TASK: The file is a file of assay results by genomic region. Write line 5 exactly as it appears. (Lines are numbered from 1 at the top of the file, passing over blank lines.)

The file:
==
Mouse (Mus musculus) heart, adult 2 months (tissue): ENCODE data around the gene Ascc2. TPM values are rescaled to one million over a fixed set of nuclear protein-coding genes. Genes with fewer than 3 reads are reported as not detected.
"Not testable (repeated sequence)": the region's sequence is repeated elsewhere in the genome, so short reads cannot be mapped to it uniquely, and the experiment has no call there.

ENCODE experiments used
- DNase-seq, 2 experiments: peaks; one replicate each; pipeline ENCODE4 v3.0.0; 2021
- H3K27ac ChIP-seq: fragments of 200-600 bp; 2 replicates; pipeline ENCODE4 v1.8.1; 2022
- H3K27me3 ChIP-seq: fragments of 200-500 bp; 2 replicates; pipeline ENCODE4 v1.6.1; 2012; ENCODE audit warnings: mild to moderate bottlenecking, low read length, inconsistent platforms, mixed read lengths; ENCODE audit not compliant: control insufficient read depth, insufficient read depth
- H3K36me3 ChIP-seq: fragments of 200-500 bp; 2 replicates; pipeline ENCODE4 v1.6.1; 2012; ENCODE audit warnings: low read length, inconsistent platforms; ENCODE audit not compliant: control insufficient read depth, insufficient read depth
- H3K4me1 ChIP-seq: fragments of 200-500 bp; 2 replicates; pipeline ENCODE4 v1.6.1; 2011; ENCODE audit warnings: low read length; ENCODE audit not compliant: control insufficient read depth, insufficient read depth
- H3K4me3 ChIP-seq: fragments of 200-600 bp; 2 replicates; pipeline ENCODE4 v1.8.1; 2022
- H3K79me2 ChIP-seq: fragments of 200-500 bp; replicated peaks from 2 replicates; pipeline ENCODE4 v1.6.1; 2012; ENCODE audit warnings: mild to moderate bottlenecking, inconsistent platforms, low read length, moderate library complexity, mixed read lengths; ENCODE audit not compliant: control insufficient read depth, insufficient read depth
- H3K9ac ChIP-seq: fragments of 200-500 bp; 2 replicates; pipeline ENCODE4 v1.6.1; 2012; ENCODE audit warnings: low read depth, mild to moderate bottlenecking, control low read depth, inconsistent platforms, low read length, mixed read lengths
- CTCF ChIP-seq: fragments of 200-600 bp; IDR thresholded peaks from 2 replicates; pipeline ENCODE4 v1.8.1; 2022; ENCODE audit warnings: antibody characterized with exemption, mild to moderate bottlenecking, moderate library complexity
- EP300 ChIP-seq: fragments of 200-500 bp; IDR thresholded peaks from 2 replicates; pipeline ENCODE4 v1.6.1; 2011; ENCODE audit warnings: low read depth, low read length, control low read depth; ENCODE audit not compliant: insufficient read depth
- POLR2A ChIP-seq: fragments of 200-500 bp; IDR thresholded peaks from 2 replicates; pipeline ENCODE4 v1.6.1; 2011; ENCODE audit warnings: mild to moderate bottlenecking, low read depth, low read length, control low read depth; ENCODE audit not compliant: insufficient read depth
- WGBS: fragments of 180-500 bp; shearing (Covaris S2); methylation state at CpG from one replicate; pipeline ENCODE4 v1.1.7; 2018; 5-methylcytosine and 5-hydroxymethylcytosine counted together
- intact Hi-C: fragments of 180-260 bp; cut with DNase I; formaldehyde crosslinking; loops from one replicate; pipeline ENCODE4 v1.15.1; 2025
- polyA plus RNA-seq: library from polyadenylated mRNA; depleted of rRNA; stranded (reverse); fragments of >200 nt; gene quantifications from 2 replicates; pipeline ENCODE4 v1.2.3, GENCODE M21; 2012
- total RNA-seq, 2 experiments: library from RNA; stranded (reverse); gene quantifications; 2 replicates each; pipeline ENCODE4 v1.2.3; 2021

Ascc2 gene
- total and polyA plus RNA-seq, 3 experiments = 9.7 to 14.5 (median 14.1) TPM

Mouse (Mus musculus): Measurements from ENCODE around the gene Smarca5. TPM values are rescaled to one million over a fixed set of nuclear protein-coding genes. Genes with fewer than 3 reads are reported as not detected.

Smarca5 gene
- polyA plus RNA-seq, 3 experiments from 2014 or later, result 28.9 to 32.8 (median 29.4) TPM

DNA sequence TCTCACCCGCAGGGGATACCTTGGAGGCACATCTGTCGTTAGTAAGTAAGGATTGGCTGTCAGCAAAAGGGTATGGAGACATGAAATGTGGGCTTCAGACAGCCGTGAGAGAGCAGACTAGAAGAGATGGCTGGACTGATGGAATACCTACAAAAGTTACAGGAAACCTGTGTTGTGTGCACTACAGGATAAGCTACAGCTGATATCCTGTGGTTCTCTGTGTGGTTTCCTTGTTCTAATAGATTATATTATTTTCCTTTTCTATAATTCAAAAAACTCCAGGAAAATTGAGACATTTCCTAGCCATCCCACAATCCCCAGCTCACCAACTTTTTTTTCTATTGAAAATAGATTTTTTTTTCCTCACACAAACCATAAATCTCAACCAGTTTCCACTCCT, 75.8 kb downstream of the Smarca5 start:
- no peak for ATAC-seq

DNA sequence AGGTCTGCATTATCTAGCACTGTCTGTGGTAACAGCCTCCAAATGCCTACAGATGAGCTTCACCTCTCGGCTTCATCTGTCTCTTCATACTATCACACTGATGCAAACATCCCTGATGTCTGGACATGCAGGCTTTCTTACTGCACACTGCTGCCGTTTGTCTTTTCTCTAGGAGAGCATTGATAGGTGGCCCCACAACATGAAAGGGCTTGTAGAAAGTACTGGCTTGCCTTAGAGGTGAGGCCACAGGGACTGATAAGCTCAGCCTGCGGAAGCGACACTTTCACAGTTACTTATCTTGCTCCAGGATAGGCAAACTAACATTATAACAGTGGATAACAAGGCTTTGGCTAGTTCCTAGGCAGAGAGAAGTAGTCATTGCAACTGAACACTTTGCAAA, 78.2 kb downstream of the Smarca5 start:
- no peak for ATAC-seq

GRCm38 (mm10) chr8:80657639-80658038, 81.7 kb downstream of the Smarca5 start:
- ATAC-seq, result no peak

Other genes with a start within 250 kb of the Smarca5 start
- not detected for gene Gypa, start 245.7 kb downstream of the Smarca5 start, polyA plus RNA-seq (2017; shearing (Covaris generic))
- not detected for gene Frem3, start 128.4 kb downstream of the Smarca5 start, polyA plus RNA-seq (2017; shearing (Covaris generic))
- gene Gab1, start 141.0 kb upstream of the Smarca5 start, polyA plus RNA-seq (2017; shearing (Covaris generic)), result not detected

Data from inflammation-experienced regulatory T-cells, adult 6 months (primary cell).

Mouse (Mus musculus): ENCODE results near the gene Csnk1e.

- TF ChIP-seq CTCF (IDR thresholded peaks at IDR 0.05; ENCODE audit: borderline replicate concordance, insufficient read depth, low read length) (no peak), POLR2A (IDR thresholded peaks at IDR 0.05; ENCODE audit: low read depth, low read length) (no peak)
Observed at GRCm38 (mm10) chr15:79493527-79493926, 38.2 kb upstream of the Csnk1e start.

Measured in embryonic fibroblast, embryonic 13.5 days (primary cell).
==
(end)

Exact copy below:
- H3K27ac ChIP-seq: fragments of 200-600 bp; 2 replicates; pipeline ENCODE4 v1.8.1; 2022